Uranium mining boom started near Grants, New Mexico in 1950. In
Los Alamos eight years earlier, the top-secret Manhattan Project
pushed nuclear science to the limit. Its 1945 climax of three
nuclear detonations (the Trinity Bomb near Socorro, Fat Man in
Hiroshima and Little Boy in Nagasaki) truly set in place New
Mexico's industrial nuclear fate for the second half of the 20th
century. The uranium mining industry and the post-Manhattan
Project era in Los Alamos are two enduring ways our state's
nuclear legacy have not faded. Opponents of nuclearism vigilantly
oppose further uranium mining and push for an end to the nuclear
weapons work of Los Alamos.
Trinity Site was the first nuclear bomb site, but Farmington and
Carlsbad have also hosted underground nuclear explosions in New
Mexico. As Los Alamos sped up its work in designing bigger
bombs to be detonated in Nevada during the Cold War, the
mining companies continued to pull uranium from the ground to
feed nuclear reactors and the nuclear weapons industry. The
uranium mining industry peaked in the 1970s but people in the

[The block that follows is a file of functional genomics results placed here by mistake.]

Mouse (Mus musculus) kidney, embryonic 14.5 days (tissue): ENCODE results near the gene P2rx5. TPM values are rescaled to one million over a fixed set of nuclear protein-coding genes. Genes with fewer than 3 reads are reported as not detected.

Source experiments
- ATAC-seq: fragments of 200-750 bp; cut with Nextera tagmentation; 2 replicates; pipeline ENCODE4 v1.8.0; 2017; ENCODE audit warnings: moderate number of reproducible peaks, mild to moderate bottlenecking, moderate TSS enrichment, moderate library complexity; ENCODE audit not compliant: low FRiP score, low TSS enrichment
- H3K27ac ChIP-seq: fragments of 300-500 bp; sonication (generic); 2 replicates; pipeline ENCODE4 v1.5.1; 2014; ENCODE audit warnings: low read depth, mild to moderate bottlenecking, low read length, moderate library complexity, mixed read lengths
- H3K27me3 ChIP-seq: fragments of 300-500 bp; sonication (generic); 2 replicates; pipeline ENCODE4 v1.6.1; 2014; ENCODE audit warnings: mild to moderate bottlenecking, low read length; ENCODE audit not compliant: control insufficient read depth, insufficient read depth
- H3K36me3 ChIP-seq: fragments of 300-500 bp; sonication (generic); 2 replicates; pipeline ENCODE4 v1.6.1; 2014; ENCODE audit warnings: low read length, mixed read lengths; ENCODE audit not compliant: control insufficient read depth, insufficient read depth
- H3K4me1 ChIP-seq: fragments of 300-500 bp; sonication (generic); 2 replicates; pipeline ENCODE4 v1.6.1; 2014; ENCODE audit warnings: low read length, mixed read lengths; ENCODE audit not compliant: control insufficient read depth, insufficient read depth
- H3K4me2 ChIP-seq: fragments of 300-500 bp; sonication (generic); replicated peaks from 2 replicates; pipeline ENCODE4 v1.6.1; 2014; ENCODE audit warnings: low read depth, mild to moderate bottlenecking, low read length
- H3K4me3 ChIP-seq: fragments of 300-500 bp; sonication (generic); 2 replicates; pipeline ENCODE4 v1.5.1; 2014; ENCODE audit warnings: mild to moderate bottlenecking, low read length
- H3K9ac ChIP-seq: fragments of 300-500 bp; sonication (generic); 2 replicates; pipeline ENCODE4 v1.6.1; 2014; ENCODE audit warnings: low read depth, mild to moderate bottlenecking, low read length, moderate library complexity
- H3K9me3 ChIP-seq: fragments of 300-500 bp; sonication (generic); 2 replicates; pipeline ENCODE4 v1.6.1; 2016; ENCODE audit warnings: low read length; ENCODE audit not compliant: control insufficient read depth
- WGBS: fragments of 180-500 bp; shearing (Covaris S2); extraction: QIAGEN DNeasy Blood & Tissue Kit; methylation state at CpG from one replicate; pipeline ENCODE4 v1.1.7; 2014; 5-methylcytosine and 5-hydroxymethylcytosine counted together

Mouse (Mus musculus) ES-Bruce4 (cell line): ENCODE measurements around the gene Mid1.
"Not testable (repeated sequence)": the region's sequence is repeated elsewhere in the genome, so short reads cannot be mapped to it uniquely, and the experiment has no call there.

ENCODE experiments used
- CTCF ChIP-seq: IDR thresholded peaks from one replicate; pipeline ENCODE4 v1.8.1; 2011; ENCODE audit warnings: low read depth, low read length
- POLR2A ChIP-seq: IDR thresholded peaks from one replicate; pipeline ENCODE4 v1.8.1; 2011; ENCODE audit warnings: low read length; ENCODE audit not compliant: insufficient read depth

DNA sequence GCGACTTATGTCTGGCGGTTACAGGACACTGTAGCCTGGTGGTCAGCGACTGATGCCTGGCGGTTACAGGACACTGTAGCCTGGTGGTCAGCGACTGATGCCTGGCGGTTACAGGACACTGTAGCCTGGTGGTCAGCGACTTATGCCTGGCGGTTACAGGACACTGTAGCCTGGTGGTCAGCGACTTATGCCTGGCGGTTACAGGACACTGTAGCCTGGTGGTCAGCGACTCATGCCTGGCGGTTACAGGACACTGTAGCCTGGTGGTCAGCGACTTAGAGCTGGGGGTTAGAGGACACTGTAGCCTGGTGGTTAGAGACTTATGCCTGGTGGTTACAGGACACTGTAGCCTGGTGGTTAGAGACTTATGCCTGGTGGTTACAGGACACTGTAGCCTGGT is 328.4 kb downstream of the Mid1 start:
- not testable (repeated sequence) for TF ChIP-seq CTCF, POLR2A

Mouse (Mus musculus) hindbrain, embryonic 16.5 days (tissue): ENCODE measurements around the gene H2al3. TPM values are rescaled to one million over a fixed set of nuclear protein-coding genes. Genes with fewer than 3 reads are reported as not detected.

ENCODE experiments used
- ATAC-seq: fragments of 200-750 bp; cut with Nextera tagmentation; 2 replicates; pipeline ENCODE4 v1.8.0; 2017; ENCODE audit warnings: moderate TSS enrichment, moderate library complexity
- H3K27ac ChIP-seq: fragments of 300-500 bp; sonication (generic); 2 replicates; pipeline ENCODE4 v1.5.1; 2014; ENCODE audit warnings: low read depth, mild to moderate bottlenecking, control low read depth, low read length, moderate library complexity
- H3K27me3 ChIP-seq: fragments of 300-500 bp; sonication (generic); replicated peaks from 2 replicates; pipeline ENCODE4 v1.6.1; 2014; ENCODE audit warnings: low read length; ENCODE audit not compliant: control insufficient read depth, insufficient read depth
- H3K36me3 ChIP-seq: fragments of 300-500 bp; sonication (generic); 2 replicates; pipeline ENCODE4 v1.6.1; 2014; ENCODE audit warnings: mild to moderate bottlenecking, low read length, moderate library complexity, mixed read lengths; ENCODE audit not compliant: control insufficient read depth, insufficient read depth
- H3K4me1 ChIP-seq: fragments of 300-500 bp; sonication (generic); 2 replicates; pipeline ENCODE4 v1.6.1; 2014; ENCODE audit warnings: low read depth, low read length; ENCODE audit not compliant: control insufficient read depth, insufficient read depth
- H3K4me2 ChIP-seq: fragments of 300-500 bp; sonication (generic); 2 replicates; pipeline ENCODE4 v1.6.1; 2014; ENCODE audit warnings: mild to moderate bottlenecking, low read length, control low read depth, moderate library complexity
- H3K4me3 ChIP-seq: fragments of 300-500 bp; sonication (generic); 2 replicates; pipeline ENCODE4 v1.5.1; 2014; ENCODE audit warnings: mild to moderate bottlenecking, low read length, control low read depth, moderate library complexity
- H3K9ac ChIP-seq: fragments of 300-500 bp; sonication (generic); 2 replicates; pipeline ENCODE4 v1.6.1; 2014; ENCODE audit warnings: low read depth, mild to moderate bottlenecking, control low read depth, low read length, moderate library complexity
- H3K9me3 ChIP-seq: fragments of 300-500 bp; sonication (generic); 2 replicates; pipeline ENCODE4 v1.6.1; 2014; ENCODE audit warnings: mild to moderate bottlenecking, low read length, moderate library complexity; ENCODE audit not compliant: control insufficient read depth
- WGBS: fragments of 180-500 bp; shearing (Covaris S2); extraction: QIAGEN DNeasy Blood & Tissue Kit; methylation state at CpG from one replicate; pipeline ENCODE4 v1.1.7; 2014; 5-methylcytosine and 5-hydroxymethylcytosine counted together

Gallup area were sickened and worried after a horrifying
accident at Church Rock near Gallup in 1979. This accident,
which spilled tons of uranium tailings into the Rio Puerco,
was exactly 34 years after the Trinity Bomb was dropped, BOTH at
5:30 AM on July 16th. The 1979 incident symbolizes the reckless folly of mining and waste products in the nuclear age. The 1945 incident symbolizes the violent arrogance of nuclear weaponry.
Los Alamos, New Mexico is only one ad hoc storage ground for
leaking radioactive waste while Kirtland Air Force Base (in
Albuquerque) now stores more nuclear weapons than any other city
on earth. The U.S. government began storing radioactive wastes at another site
in 1999, the WIPP site, near Carlsbad in southeast New Mexico.
contaminating projects and dumps are just a few reasons
for New Mexicans in this century to expedite a peaceful
end to the nuclear weapons age.